The texture of fruit preserve varies depending on the brand you choose, so keep this in mind when choosing them.
You can smear fruit preserve on toast or use it as a filling for pastries. I do not recommend using these substitute in cheese board for the obvious reason that it is not in solid form.
Where to buy guava paste
You can buy guava paste at your local supermarket. Simply go to the Latin aisle. Guava paste is usually labeled as pasta de guayaba.
Alternatively, you can buy guava paste online. I have come across several genuine vendors that stock it.
How to properly store guava paste
Once you open your guava paste, you should store it at room temperature. Simply place the guava paste in an airtight container and close the lid tightly.
Alternatively, you can wrap it in a plastic bag. Make sure you store the container or wrapped guava paste in a cool and dry place, far away from sources of heat, including your oven. I suggest storing it in the pantry or in a kitchen cabinet.
Guava paste uses
Guava paste adds a tropical touch to every dish it is added to. The natural acidity in fresh guavas also adds a zing to dishes. It can be used in both savory and sweet dishes. Here is a few guava paste uses.
- Stuff pastries
You can use guava paste to stuff pastries. Stuff puff pastry with guava paste to make pastelitos for dessert.
- Smear onto toast
You don’t have to eat tasteless toast. Smear a little bit of guava paste on it and enjoy!
- Serve it with cheese
You can serve guava paste as a block with cheese. The combination is heavenly.
- Making homemade barbeque sauce
Guava paste can be used to make guava barbeque sauce. This sauce is perfect for grilled meats.
- Making buttercream
Yes, you can make butter cream using guava paste as one of the ingredients. It will turn up the volume of your cake.
- Baking brie
You can use guava paste to bake brie, a classic appetizer.
We’ve all been there. You want to make a recipe that calls for guava paste and realize you ran out. Luckily, you do not have to waste time rushing to the store to buy more. You can use substitutes instead.
Homemade guava paste, fresh guavas, apple paste, quince paste, fig paste/jam, and fruit preserve are suitable guava paste substitutes.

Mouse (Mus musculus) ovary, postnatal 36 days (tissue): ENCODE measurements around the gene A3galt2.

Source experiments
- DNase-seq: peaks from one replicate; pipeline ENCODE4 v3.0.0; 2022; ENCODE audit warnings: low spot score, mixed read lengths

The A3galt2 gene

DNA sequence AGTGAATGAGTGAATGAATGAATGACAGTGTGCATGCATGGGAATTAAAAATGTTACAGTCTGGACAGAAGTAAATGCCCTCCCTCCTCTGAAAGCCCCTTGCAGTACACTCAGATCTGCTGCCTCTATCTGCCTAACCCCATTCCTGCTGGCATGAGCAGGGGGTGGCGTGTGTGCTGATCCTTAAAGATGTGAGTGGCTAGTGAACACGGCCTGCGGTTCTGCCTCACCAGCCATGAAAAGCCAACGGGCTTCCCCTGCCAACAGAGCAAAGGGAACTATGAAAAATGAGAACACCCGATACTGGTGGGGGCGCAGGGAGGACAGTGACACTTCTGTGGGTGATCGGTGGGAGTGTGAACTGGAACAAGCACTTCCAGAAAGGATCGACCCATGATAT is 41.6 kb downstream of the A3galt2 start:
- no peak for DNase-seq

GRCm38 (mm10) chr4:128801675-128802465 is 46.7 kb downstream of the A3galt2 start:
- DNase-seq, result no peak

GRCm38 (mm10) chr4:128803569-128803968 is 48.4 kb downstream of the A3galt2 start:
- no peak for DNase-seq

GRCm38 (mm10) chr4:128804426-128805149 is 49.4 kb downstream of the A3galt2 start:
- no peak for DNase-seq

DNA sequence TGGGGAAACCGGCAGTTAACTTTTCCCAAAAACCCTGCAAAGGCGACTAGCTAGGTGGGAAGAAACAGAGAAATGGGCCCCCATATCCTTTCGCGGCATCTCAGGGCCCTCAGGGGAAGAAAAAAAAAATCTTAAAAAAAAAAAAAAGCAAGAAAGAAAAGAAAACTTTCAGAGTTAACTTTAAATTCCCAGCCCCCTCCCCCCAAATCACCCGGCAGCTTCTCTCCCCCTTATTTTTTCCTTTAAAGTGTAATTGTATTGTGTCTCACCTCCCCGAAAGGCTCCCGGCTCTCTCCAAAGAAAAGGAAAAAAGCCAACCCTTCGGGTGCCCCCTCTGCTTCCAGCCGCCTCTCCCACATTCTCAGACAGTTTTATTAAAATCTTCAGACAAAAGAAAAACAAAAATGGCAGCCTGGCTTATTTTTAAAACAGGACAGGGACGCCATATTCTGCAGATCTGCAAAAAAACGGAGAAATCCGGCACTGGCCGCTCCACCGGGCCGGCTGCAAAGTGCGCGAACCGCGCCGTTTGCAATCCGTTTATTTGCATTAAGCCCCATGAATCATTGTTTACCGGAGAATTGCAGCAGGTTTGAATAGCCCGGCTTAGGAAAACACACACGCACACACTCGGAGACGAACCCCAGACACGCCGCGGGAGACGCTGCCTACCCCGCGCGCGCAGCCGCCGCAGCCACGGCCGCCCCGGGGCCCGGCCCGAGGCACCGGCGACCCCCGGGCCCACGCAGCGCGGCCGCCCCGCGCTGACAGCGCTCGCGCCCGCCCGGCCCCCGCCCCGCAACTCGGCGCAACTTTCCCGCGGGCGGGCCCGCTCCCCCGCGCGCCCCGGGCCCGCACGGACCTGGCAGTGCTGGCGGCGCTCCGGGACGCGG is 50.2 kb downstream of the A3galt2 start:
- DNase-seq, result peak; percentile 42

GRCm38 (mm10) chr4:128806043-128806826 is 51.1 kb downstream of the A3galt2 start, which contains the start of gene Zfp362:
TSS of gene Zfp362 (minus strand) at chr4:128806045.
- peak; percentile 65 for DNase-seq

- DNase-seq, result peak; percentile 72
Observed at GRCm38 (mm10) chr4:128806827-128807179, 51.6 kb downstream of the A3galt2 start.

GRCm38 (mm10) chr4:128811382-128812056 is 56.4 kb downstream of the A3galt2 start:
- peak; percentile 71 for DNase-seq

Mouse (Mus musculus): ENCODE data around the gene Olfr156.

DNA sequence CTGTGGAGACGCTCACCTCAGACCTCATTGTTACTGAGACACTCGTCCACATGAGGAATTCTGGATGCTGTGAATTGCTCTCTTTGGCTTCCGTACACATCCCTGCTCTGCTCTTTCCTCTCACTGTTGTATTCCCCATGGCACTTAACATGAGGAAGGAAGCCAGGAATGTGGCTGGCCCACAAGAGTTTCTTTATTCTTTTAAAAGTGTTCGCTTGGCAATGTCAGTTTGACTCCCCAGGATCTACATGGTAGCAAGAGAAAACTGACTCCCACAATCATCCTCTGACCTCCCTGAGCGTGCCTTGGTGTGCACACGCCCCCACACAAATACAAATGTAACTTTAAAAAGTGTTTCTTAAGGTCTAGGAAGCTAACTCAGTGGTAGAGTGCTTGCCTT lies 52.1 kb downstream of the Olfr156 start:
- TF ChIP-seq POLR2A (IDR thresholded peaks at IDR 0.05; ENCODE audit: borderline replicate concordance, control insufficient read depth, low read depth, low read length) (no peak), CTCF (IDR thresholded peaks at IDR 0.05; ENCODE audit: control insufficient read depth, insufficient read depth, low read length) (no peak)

They work well in most recipes that call for guava paste. Without wasting any more time, let us discuss these substitutes in detail.
Frequently asked questions
Does guava paste melt?
Yes, guava paste melts. You can melt it inside your oven, microwave, or even on a pan. The guava paste will hold its shape for a few minutes, but it becomes softer with time. It won’t melt the same way that cheese does.
Is guava paste the same as guava jelly?
These two products are basically the same thing. I am of the opinion that guava paste is just hardened guava jelly. The hardening process increases the shelf life of guava paste especially in areas that have high temperatures.
Can you use guava paste as a substitute for guava puree or guava juice?
I do not recommend using guava paste as a substitute for guava puree or guava juice for two main reason. First, the texture of the three ingredients is completely different. Secondly, guava paste has a much higher sugar content and therefore it may not be an ideal alternative.
Guava paste is an amazing ingredient that you can use in various dishes. I like enjoying mine with cheese and on toast. I also love making barbeque sauce with it. The flavor adds to my grilled meats is just amazing.
If you run out of guava paste, you can use any of the substitutes we have discussed above. I am a sucker for homemade guava paste because I have control over the ingredients, I add just enough sugar, a little bit of lemon juice, and cinnamon.
It took me some time to get a perfect balance but I finally got it right. Fresh guavas are ideal for use as fillings in pies and also salads.
I occasionally use quince paste and fig paste as alternatives and I have never been disappointed. Apple paste also works although its flavor profile is not the same as that of guava paste. Fruit preserves also work well.
These substitutes work just fine. Try using them today and let me know if you like the results.